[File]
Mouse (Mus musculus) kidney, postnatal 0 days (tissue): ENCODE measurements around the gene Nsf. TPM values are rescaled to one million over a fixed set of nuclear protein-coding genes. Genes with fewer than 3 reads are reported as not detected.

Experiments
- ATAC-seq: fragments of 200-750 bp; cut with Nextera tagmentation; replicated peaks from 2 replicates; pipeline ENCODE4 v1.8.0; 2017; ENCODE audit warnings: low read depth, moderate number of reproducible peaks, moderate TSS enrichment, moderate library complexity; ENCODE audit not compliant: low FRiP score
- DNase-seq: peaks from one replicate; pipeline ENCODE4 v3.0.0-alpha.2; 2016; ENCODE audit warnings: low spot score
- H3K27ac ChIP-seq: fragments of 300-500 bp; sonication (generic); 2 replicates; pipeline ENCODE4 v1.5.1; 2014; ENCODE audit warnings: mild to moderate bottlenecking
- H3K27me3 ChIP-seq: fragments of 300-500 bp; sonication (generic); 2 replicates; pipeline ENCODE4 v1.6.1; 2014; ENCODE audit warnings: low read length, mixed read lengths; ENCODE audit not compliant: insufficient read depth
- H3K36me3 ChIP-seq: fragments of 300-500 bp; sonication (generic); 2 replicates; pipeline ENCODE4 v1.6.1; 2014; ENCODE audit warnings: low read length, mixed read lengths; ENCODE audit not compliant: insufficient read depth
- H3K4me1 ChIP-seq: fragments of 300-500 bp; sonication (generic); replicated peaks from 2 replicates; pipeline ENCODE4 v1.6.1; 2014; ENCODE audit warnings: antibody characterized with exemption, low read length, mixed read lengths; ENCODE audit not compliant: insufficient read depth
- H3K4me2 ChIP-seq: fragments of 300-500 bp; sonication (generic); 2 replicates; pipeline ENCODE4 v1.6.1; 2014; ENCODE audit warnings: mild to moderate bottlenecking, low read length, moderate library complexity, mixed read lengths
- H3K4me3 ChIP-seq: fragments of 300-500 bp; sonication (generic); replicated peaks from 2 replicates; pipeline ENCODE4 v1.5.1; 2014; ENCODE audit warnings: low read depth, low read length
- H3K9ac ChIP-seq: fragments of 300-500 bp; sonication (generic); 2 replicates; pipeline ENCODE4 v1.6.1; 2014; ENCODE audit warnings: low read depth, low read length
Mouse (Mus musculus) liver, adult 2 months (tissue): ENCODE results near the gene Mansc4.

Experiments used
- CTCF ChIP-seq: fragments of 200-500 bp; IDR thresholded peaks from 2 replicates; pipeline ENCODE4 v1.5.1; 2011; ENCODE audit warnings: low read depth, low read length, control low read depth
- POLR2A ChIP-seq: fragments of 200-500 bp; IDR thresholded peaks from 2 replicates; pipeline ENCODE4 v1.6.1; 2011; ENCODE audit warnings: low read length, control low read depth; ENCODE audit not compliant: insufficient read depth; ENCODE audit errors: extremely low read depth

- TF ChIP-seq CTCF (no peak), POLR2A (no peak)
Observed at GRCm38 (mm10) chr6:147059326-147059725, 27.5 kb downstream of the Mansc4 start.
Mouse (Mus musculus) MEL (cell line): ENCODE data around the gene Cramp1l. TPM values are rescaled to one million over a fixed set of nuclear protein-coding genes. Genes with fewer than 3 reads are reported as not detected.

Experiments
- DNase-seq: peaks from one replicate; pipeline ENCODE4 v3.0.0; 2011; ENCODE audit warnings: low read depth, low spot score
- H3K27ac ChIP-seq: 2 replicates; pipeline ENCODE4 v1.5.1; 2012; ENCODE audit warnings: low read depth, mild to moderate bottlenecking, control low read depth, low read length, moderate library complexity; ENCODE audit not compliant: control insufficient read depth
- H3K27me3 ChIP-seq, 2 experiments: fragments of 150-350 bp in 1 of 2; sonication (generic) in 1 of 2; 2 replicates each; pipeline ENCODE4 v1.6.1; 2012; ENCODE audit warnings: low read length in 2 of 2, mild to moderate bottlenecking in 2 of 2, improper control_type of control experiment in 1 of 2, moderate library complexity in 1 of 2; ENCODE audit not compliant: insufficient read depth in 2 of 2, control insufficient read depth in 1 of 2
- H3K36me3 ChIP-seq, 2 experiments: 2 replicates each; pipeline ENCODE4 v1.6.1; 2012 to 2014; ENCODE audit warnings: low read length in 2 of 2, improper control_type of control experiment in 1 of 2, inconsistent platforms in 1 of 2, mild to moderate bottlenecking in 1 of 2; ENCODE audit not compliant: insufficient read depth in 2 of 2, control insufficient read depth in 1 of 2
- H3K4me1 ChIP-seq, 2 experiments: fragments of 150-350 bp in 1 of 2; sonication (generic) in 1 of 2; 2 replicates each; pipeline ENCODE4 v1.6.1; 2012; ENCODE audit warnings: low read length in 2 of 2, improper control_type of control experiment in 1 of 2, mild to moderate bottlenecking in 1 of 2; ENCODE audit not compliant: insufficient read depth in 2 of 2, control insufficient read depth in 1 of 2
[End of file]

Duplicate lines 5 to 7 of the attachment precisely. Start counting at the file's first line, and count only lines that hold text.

- H3K27ac ChIP-seq: fragments of 300-500 bp; sonication (generic); 2 replicates; pipeline ENCODE4 v1.5.1; 2014; ENCODE audit warnings: mild to moderate bottlenecking
- H3K27me3 ChIP-seq: fragments of 300-500 bp; sonication (generic); 2 replicates; pipeline ENCODE4 v1.6.1; 2014; ENCODE audit warnings: low read length, mixed read lengths; ENCODE audit not compliant: insufficient read depth
- H3K36me3 ChIP-seq: fragments of 300-500 bp; sonication (generic); 2 replicates; pipeline ENCODE4 v1.6.1; 2014; ENCODE audit warnings: low read length, mixed read lengths; ENCODE audit not compliant: insufficient read depth